Theft of Sunglasses: 3 Things It Says about Society

Police in Irvine, California are still attempting to locate suspects wanted in two August (2017) thefts of sunglasses totaling more than $7,000. The suspects are clearly seen on video surveillance, but police have still not identified or located the three women shown in the video helping themselves to 13 pairs of sunglasses.

The theft is not all that surprising anymore. All over the country, retailers are reporting sunglasses being stolen by opportunistic thieves who have mastered the art of grabbing and running. In some of the more extreme cases, thieves have broken into stores at night to steal hundreds of pairs of sunglasses worth a whole lot more. As disturbing as these crimes are, they say some very worrying things about our society in general.

Capitalism Run Amok

It is nearly impossible to argue against the fact that the U.S. was built on the dual principles of liberty and capitalism. But is it possible that capitalism has run slightly amok? Let’s consider the Irvine thefts. According to official police reports, the first theft involved seven pairs of sunglasses valued at $3,700. The second theft was of six pairs with a combined value of $3,645. That means the average price of the stolen goods was in excess of $500 apiece.

Let’s be honest; it doesn’t cost manufacturers $500 to make a pair of sunglasses. It doesn’t take $300, or even $100. Consumers are paying such outlandish prices because a small number of big players control the market. They are paying such outlandish prices because of a brand name they must have, a name like Prada or Versace.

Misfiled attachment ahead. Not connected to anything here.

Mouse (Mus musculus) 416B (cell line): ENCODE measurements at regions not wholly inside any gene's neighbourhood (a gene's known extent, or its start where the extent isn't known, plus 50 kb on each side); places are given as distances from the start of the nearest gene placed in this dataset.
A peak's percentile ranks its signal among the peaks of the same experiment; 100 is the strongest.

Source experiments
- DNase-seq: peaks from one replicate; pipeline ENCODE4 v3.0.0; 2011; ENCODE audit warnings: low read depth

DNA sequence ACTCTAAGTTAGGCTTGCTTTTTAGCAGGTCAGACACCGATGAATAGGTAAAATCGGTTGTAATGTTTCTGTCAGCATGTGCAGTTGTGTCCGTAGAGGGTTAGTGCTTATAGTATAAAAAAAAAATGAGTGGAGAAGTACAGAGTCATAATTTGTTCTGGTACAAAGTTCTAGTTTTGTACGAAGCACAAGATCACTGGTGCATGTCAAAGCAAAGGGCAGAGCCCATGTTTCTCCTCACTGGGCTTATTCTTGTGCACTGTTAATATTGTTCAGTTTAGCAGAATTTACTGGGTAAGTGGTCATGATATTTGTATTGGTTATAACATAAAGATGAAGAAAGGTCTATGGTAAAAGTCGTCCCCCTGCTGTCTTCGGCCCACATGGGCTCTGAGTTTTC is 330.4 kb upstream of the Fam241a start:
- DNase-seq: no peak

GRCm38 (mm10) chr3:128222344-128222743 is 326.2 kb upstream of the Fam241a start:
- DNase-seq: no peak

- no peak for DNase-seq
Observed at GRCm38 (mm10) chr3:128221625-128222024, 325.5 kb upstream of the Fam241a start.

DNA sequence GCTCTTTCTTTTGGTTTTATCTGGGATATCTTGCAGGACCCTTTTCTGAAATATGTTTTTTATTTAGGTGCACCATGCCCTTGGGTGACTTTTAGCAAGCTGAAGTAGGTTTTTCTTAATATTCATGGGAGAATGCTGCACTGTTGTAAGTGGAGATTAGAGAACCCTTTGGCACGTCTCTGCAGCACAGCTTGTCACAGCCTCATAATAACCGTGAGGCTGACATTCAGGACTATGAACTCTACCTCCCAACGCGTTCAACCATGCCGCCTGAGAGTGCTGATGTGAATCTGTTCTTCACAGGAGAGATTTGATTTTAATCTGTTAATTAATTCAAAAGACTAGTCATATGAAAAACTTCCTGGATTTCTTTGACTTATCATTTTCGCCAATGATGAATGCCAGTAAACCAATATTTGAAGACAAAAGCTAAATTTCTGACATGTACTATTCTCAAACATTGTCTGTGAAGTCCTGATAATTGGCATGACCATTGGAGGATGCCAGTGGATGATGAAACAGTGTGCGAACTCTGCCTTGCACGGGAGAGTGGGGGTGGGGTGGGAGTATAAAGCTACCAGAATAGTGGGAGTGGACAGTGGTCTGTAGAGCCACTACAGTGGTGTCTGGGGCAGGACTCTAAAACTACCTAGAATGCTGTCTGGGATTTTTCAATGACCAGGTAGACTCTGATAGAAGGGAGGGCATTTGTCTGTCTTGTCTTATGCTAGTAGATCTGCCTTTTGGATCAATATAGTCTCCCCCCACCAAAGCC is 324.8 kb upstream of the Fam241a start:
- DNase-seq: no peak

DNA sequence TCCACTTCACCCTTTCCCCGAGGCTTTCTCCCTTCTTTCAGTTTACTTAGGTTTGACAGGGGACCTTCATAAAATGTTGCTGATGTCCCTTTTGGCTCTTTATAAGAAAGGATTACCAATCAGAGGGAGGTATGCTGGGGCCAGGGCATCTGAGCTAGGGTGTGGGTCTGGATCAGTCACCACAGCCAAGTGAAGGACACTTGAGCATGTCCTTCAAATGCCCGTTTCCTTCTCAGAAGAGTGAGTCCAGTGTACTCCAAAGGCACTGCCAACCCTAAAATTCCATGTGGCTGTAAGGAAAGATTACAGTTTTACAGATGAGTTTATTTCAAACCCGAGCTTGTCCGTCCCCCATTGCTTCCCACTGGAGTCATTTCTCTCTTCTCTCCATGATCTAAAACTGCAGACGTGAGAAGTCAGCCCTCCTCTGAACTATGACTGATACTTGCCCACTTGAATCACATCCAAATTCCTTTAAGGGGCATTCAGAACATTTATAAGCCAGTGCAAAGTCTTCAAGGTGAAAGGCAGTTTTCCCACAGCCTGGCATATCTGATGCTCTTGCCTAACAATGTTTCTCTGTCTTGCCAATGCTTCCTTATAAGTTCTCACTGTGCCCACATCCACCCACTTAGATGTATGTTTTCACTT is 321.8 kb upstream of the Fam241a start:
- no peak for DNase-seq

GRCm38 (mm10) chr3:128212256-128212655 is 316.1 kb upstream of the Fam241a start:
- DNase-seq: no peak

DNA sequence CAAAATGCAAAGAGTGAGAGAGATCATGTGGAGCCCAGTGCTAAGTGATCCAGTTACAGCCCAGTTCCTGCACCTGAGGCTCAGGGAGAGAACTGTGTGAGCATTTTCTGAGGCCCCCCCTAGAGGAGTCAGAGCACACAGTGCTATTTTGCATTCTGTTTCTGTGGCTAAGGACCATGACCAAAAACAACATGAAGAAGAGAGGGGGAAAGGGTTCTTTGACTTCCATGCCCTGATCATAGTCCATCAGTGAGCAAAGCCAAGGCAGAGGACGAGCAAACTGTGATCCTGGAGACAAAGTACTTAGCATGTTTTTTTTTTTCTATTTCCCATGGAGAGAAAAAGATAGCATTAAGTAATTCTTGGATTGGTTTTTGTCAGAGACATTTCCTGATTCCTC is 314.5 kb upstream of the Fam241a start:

Olympic Eyewear is a Utah company that designs and sells its own brands to retailers. Their sunglasses match the quality of more expensive brands but at a much lower price. So why do people spend $500 on a pair of sunglasses?

A Big Black Market

The second thing that the thefts tell us is that there is a huge black market for a product that used to be really cheap at the local drugstore. Just like thieves are stealing cell phones and selling them on the streets, they are stealing designer sunglasses because there is a market.

If there were no market, there would be no point in stealing them. What does this tell us? It tells us that we live in a culture obsessed with style and brand. There are some among us who will even buy stolen sunglasses on the streets just to be part of the crowd.

Time for More Security

Finally, the last take away is a more of a suggestion that maybe it’s time for more security. We are obviously not succeeding at preventing thieves from stealing sunglasses at will, so perhaps it’s time we start treating them like other items that are kept in locked cabinets equipped with alarm systems.

As long as we are going to sell sunglasses that are so expensive, we need to start treating them as the expensive items they are. Keep in mind that the $500 sunglasses stolen in Irvine don’t even scratch the surface. There are other brands and styles that go for thousands of dollars. They need to be kept under lock and key.

Hopefully the police in Irvine will catch the guilty parties soon. In the meantime, retailers must do what they must do to protect their inventories. As long as there is demand for designer sunglasses, thieves will keep stealing them to sell on the black market. And should that market ever dry up, they will just turn to something else in high demand.